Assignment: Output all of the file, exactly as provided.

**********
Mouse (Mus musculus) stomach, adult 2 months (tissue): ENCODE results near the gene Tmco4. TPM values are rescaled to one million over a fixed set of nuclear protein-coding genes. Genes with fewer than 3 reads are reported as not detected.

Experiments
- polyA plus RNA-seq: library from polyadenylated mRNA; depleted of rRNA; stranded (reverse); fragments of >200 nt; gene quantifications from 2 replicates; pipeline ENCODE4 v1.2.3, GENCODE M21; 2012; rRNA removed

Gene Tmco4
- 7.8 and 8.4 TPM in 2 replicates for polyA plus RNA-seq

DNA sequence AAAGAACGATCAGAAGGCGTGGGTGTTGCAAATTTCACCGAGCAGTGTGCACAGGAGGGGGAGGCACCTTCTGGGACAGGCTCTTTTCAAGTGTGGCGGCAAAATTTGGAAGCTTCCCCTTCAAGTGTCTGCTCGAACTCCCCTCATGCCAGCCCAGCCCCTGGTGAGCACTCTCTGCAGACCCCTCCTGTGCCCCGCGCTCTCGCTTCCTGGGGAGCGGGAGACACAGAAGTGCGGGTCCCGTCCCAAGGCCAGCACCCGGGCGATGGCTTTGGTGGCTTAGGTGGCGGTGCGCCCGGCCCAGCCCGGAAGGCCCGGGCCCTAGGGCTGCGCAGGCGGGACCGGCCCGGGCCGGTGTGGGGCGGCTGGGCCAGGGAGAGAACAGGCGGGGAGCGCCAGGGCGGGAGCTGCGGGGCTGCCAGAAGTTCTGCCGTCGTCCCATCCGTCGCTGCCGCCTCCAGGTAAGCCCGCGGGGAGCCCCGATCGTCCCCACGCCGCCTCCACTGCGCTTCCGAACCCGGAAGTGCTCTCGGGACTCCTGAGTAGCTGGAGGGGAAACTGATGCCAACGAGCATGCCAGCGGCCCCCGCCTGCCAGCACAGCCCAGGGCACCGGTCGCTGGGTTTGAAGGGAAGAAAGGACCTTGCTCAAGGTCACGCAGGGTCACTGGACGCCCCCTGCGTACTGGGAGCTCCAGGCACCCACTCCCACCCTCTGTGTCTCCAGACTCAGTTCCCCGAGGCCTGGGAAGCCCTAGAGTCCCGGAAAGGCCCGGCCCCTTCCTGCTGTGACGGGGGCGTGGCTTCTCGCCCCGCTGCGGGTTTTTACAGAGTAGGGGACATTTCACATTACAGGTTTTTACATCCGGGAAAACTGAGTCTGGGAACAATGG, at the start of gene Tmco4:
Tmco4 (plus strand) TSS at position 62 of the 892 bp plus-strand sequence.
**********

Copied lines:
Mouse (Mus musculus) stomach, adult 2 months (tissue): ENCODE results near the gene Tmco4. TPM values are rescaled to one million over a fixed set of nuclear protein-coding genes. Genes with fewer than 3 reads are reported as not detected.

Experiments
- polyA plus RNA-seq: library from polyadenylated mRNA; depleted of rRNA; stranded (reverse); fragments of >200 nt; gene quantifications from 2 replicates; pipeline ENCODE4 v1.2.3, GENCODE M21; 2012; rRNA removed

Gene Tmco4
- 7.8 and 8.4 TPM in 2 replicates for polyA plus RNA-seq

DNA sequence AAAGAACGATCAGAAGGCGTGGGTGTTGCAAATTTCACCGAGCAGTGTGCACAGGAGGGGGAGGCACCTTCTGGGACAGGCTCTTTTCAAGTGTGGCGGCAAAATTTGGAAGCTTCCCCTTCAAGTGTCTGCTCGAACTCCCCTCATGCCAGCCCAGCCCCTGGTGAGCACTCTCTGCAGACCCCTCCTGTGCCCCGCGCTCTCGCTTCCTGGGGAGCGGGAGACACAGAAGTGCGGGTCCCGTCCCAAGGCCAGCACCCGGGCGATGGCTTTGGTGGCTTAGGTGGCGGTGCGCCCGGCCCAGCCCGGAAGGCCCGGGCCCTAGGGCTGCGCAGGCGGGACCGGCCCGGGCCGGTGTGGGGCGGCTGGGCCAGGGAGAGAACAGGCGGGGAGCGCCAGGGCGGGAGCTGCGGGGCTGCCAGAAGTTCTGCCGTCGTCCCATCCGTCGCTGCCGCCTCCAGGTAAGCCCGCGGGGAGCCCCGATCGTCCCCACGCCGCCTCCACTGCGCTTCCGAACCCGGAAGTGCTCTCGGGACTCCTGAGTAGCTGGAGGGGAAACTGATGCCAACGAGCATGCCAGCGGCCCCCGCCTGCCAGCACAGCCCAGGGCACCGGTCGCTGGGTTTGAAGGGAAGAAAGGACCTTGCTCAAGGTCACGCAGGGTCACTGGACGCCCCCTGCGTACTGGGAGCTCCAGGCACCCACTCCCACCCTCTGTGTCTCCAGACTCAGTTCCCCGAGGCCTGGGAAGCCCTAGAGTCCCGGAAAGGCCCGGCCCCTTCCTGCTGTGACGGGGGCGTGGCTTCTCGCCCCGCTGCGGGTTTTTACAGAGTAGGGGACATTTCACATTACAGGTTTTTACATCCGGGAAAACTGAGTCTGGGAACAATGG, at the start of gene Tmco4:
Tmco4 (plus strand) TSS at position 62 of the 892 bp plus-strand sequence.